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Hot off the keyboard – NetHosting has released a new case study about the popular social news site: Reddit. Steve Huffman and Alexis Ohanian founded Reddit in 2005 after they had graduated from the University of Virginia. Sound familiar? Many other booming social websites were founded by recent university grads or students, such as Dropbox and Facebook. And Reddit is looking to be no different, growing to over 1.6 billion page views a month and outranking Digg as the Internet’s favorite social news site. Before heading over to the case study, take a sneak peak at what it’s all about.

After Huffman and Ohanian founded Reddit, they received $100,000 from Y Combinator (a start-up funding firm). A year later, Condé Nast Publications acquired Reddit and they joined the ranks of other Condé Nast sites like Wired and Ars Technica. In 2009, Reddit realized that hosting their own physical servers to handle all of their traffic wasn’t going to cut it. They moved their site from their offices to Amazon’s Web Services in the cloud. The cloud provided the dynamic malleability they needed to survive, whether the site was visited by hundreds of thousands of people at once, or just a few thousand during off-peak hours. Right now, Reddit ranks as the 48th most trafficked site in the United States and 113th in the world.

In 2010, Reddit experienced a lack of funding to keep the site going. They launched a monthly or yearly subscription service called Reddit Gold to try and entice users to spend money on the site. The program worked and Reddit was able to stay afloat. After five years of being a Condé Nast product, Reddit decided to leave. They didn’t get far though, as they are now considered a subsidiary of Condé Nast’s parent company, Advance Publications. By Reddit’s own description from their blog, this shift gave them more flexibility and freedom in administering their website.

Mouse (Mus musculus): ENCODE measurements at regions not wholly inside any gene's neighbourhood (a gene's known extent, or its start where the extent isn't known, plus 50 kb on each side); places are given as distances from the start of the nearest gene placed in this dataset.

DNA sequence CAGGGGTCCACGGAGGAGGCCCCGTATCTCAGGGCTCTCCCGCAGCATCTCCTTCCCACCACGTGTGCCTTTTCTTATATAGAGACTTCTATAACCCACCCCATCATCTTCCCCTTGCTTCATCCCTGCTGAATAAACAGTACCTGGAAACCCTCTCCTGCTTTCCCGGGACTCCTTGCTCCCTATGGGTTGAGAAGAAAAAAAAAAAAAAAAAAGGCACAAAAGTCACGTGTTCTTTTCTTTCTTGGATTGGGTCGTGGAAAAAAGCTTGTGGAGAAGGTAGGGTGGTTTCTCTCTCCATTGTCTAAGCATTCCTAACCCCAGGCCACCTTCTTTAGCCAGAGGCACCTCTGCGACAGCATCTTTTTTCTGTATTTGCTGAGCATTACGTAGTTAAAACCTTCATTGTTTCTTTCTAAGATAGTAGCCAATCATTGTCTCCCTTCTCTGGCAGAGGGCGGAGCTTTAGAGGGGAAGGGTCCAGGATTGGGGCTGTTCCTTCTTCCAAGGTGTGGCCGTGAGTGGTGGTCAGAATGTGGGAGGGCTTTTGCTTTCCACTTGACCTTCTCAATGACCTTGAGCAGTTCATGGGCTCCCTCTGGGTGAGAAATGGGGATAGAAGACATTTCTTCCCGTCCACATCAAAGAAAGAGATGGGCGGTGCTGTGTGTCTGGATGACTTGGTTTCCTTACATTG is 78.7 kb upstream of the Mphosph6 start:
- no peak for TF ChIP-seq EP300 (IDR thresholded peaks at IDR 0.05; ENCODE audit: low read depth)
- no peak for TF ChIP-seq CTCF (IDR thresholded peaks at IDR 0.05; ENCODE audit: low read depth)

So what is the secret sauce to Reddit’s success? Many believe it’s in their hands-off approach to the content submitted to their site. Unregistered users can browse submitted links and comments, but can’t submit content or comments, or vote on content or comments. The more “up votes” a submission receives from registered users, the higher it moves up the ladder of popular news and the more visible it is on Reddit. If a submission receives “down votes,” it is pushed farther back and is seen by less people. The same voting system applies to users comments on content submissions. The community does have moderators, but they are unpaid volunteers. Other social news sites have received flack from users for putting articles on the home page that companies have paid to have there, and ignoring users’ opinions or votes on what should be made more or less visible.

In addition to the submission and voting system, users can also earn trophies and achievements to display on their user pages. Much like achievement systems in many video games today, it doesn’t offer the users any extra content or privileges, but provides a sense of accomplishment. And perhaps the most popular feature – Reddit gives users a chance to create categories of news called reddits (commonly referred to by the community as sub-reddits). Users give the sub-reddit a title such as World News and the creator automatically becomes a moderator. When users submit links specifically to that sub-reddit, the moderator monitors the submissions to make sure they’re about world news, and removes the content if it’s not applicable to the sub-reddit. Other users can subscribe to a plethora of sub-reddits and customize what they see when they first log into Reddit.

Whatever the reason for Reddit’s popularity, the website provides an interesting example of the direction of social media today and an effective use of cloud computing in furthering a business. Check out the case study for a deeper look into what Reddit’s all about.